from The Book of Evidence by John Banville

I had expected to arrive in rain, and at Holyhead, indeed, a fine, warm drizzle was falling, but when we got out on the channel the sun broke through again. It was evening. The sea was calm, an oiled, taut meniscus, mauve-tinted and curiously high and curved. From the forward lounge where I sat the prow seemed to rise and rise, as if the whole ship were straining to take to the air. The sky before us was a smear of crimson on the palest of pale blue and silvery green. I held my face up to the calm sea-light, entranced, expectant, grinning like a loon. I confess I was not entirely sober, I had already broken into my allowance of duty-free booze, and the skin at my temples and around my eyes was tightening alarmingly. It was not just the drink, though, that was making me happy, but the tenderness of things, the simple goodness of the world. This sunset, for instance, how lavishly it was laid on, the clouds, the light on the sea, that heartbreaking, blue-green distance, laid on, all of it, as if to console some lost, suffering wayfarer. I have never really got used to being on this earth. Sometimes I think our presence here is due to a cosmic blunder, that we were meant for another planet altogether, with other arrangements, and other laws, and other, grimmer skies. I try to imagine it, our true place, off on the far side of the galaxy, whirling and whirling. And the ones who were meant for here, are they out there, baffled and homesick, like us? No, they would have become extinct long ago. How could they survive, these gentle earthlings, in a world that was made to contain us?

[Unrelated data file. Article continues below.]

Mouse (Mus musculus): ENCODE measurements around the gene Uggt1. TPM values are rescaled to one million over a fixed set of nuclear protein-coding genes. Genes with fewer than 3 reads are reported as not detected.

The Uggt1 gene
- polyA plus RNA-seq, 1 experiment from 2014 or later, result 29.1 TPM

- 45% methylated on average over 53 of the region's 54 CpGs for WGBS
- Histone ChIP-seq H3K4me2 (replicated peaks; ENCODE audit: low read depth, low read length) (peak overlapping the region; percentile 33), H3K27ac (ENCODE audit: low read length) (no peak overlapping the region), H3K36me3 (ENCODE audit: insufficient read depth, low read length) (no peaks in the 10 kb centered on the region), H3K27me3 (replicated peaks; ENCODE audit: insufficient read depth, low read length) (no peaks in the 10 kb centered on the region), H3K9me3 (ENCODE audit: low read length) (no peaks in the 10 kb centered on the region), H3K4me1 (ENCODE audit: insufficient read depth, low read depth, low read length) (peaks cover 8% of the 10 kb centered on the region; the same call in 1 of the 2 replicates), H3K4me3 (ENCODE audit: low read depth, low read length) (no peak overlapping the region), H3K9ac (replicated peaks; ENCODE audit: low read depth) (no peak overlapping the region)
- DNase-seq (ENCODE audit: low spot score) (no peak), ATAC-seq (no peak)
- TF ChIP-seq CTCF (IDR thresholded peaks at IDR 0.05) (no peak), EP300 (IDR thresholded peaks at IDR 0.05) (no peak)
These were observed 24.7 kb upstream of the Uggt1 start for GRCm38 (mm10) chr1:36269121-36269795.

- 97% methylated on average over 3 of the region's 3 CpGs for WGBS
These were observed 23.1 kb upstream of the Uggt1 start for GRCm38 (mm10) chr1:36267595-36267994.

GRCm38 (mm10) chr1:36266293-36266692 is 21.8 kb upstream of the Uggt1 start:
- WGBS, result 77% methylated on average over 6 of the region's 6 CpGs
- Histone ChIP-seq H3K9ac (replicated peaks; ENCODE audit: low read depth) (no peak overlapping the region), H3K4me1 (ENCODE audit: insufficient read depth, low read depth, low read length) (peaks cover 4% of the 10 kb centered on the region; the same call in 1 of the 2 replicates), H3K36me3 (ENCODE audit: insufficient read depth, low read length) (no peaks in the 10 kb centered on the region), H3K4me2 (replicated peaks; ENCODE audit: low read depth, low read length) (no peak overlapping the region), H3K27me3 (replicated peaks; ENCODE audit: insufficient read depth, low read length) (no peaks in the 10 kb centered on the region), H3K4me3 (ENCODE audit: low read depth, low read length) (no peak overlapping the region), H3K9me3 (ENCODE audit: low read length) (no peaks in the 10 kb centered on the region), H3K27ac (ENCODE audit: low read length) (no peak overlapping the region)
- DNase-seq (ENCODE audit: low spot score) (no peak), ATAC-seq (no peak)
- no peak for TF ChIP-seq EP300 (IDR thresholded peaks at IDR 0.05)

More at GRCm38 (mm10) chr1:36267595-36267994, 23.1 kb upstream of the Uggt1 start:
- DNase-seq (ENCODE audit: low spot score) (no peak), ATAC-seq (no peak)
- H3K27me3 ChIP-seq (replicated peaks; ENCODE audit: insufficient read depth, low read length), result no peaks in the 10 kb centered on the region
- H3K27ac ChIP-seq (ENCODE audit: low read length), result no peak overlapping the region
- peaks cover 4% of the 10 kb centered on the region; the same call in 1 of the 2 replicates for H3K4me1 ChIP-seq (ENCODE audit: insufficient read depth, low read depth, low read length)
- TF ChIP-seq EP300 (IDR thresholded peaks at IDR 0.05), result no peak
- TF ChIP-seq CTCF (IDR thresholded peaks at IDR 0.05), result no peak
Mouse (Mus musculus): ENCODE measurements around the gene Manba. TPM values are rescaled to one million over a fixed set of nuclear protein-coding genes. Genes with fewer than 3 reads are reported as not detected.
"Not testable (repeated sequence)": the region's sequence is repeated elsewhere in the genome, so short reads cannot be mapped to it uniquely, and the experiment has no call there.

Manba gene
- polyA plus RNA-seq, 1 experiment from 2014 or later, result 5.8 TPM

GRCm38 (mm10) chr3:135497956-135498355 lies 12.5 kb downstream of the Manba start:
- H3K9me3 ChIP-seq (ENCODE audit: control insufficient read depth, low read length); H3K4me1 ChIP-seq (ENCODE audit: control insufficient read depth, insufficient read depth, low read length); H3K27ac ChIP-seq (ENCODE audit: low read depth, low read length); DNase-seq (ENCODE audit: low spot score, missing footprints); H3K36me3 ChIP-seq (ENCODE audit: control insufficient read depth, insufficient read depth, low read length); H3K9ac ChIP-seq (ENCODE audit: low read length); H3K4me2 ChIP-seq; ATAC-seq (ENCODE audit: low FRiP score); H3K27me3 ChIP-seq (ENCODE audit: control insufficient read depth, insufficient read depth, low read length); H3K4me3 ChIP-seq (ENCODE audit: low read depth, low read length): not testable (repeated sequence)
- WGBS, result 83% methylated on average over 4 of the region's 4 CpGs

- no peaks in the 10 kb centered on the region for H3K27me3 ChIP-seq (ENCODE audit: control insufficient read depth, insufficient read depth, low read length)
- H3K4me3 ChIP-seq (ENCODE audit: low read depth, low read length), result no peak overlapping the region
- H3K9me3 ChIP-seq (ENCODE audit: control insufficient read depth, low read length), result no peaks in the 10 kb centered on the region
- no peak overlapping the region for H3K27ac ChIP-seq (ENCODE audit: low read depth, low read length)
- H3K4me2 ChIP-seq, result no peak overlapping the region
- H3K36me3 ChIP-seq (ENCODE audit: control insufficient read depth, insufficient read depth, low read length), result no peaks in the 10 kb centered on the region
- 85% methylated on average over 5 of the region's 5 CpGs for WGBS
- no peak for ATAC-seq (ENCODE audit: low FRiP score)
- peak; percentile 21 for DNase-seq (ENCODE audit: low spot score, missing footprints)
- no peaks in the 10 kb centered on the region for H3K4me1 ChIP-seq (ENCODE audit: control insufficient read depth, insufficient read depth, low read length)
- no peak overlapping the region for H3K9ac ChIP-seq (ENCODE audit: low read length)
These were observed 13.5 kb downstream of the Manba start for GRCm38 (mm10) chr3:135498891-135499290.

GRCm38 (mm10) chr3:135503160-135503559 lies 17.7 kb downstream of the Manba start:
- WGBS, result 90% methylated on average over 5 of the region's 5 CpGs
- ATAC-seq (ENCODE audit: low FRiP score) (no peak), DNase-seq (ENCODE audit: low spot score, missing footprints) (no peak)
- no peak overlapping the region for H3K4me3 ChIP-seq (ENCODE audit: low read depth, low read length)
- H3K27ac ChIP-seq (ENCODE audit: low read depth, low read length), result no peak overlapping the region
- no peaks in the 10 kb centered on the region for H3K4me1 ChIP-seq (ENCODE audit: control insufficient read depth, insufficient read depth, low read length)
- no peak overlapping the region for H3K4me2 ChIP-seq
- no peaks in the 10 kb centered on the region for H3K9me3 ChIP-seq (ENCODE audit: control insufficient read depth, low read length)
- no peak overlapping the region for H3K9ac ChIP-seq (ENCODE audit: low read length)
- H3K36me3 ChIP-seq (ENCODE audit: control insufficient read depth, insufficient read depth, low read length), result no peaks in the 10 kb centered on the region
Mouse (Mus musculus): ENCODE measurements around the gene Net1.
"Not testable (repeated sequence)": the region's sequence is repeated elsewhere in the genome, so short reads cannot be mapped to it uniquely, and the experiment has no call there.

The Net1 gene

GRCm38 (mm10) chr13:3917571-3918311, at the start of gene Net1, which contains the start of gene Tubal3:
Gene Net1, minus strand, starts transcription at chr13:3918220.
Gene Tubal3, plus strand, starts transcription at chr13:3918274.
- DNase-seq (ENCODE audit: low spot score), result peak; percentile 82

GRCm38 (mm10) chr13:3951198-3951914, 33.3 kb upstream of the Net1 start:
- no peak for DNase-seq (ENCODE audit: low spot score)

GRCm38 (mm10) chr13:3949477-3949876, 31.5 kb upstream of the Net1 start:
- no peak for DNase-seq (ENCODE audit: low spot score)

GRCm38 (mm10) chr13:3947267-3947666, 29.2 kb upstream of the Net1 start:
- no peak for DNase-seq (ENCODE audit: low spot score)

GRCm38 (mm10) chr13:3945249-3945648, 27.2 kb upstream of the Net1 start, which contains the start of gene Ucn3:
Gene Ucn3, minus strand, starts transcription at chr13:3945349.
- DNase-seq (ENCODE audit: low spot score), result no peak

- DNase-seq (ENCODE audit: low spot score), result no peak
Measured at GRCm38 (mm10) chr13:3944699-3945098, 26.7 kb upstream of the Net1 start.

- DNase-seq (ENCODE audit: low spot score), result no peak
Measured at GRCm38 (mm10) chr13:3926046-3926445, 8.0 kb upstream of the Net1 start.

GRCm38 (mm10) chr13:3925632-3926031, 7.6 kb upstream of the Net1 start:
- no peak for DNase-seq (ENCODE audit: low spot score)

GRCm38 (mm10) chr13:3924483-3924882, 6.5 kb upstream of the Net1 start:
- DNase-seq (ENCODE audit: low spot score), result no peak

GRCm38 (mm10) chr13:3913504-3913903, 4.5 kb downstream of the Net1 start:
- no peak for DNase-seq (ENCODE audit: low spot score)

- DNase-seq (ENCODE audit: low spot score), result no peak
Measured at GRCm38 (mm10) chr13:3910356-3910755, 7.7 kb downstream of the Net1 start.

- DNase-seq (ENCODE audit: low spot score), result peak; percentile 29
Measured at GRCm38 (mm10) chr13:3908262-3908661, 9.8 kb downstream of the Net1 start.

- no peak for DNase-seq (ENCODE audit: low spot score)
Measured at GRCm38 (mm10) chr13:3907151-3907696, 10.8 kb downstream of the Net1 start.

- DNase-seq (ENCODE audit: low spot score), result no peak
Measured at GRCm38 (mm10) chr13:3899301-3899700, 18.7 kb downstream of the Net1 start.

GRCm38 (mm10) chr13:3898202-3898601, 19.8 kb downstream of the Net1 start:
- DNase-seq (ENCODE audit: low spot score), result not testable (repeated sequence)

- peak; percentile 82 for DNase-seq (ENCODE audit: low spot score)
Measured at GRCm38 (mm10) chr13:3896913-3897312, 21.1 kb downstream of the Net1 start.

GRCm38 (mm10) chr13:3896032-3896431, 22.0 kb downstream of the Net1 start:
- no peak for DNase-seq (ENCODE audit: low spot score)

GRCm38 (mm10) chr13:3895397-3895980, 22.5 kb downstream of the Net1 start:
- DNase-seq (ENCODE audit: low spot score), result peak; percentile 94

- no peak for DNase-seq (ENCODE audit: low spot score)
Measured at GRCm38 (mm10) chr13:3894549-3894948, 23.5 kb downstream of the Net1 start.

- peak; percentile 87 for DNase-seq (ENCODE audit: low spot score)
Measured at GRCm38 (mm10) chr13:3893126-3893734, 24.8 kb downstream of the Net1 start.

John Banville
—from The Book of Evidence

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